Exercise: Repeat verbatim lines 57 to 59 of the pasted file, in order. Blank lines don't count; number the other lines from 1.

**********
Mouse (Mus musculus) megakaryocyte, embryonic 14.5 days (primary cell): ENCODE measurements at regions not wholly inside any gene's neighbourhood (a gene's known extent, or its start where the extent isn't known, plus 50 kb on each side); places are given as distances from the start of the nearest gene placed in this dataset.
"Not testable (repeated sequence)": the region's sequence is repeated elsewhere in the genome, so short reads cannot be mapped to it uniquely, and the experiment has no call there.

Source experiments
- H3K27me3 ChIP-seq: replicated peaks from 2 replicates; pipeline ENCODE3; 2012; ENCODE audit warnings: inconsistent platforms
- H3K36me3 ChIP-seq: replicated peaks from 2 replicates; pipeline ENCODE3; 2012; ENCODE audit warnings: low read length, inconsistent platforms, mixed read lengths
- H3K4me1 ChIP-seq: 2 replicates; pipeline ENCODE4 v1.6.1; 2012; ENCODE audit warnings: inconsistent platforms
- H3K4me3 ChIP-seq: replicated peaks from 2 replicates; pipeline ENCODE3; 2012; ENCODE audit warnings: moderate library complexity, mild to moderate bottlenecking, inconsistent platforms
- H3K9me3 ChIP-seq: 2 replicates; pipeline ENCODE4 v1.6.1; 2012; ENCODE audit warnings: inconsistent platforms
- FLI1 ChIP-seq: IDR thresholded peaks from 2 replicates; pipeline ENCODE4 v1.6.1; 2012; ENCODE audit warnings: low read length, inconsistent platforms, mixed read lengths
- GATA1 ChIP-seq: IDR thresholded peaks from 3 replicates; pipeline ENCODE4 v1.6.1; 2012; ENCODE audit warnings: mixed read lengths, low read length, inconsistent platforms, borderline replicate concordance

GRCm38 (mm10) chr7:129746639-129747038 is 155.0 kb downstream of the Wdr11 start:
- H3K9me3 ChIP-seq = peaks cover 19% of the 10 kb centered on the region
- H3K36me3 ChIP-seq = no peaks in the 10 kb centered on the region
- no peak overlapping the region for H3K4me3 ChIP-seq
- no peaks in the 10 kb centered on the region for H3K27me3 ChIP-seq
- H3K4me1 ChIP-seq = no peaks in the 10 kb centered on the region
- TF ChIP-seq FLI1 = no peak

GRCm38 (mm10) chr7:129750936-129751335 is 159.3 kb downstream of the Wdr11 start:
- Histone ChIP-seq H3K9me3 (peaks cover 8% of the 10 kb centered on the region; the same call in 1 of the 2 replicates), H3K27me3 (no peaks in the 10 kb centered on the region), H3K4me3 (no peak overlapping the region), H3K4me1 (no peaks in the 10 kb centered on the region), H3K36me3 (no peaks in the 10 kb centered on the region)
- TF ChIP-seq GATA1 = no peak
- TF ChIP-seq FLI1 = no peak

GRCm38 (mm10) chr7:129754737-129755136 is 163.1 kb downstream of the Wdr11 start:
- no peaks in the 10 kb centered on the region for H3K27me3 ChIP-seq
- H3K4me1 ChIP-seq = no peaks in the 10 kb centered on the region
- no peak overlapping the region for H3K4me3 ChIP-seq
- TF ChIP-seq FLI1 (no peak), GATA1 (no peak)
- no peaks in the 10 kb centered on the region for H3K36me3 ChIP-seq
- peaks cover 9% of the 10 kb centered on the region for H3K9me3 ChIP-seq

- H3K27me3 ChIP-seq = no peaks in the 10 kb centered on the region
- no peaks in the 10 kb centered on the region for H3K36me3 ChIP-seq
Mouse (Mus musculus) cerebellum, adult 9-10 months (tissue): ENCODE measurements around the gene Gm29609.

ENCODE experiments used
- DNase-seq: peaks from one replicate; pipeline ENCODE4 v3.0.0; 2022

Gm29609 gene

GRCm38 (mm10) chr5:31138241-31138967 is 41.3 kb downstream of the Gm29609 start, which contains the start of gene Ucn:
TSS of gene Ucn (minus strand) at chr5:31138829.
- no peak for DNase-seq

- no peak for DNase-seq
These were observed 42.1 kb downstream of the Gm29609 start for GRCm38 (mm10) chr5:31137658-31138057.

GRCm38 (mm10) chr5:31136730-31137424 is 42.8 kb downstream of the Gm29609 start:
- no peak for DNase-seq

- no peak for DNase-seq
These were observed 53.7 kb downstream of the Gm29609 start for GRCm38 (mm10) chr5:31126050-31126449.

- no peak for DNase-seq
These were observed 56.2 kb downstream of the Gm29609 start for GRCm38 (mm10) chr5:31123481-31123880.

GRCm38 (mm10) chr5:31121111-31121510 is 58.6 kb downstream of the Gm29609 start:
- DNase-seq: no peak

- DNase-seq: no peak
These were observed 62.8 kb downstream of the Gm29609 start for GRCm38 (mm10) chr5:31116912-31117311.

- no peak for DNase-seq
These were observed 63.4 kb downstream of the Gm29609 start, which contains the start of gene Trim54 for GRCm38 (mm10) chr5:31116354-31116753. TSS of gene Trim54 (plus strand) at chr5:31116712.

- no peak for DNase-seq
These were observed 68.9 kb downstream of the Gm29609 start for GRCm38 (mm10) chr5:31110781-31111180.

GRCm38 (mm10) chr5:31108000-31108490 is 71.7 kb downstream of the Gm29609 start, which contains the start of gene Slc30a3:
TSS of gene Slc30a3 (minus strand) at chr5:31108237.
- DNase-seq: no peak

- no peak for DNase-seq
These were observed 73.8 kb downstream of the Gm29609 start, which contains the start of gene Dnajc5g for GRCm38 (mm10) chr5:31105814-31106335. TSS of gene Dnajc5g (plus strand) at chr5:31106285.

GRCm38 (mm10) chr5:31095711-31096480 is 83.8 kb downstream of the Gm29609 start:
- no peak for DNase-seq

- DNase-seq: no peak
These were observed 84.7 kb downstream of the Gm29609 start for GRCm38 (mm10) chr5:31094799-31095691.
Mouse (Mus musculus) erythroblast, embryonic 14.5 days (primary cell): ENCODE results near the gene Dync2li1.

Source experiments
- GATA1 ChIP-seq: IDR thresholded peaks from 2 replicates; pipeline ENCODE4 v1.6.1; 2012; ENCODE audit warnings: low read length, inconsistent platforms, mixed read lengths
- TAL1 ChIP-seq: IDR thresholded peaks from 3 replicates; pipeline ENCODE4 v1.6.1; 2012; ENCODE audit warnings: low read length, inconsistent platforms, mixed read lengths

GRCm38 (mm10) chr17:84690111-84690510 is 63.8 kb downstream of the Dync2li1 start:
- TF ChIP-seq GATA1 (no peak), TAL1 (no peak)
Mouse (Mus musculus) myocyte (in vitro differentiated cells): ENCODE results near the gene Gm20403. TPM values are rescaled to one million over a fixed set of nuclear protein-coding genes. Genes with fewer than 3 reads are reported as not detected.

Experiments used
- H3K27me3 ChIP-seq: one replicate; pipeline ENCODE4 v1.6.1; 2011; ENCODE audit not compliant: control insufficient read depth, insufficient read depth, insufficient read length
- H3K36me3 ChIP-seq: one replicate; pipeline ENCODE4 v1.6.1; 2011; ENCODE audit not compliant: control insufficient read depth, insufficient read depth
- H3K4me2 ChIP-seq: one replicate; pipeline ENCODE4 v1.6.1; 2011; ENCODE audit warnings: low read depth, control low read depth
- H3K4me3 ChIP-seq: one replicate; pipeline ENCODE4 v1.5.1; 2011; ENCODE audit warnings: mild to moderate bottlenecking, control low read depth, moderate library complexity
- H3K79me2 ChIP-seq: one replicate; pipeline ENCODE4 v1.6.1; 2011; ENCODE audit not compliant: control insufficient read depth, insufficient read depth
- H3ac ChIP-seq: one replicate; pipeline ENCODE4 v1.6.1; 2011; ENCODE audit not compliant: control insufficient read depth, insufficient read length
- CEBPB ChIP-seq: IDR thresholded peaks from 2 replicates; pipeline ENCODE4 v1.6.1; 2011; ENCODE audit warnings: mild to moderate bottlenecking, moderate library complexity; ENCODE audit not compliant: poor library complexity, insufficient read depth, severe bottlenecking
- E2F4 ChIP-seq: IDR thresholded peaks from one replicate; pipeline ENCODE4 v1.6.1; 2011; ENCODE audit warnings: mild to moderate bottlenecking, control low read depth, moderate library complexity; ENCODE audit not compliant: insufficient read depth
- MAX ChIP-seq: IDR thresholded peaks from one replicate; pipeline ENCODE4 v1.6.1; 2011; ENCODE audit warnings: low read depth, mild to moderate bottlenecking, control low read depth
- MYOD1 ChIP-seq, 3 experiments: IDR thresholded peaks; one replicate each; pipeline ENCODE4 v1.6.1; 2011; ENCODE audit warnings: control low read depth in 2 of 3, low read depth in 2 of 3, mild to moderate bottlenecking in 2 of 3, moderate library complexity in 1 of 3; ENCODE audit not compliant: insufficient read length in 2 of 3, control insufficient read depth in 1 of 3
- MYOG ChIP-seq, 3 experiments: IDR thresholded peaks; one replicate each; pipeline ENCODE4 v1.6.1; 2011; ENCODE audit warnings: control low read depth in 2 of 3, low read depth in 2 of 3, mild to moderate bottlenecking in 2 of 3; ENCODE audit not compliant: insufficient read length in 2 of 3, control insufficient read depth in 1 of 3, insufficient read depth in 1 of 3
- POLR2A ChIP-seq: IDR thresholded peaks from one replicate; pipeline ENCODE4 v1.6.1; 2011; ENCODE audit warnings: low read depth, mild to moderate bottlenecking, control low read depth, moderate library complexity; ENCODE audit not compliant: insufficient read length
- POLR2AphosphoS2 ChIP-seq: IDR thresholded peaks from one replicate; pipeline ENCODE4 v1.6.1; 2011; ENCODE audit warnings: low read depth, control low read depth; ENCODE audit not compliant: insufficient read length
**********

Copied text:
- no peak for DNase-seq
These were observed 73.8 kb downstream of the Gm29609 start, which contains the start of gene Dnajc5g for GRCm38 (mm10) chr5:31105814-31106335. TSS of gene Dnajc5g (plus strand) at chr5:31106285.

GRCm38 (mm10) chr5:31095711-31096480 is 83.8 kb downstream of the Gm29609 start: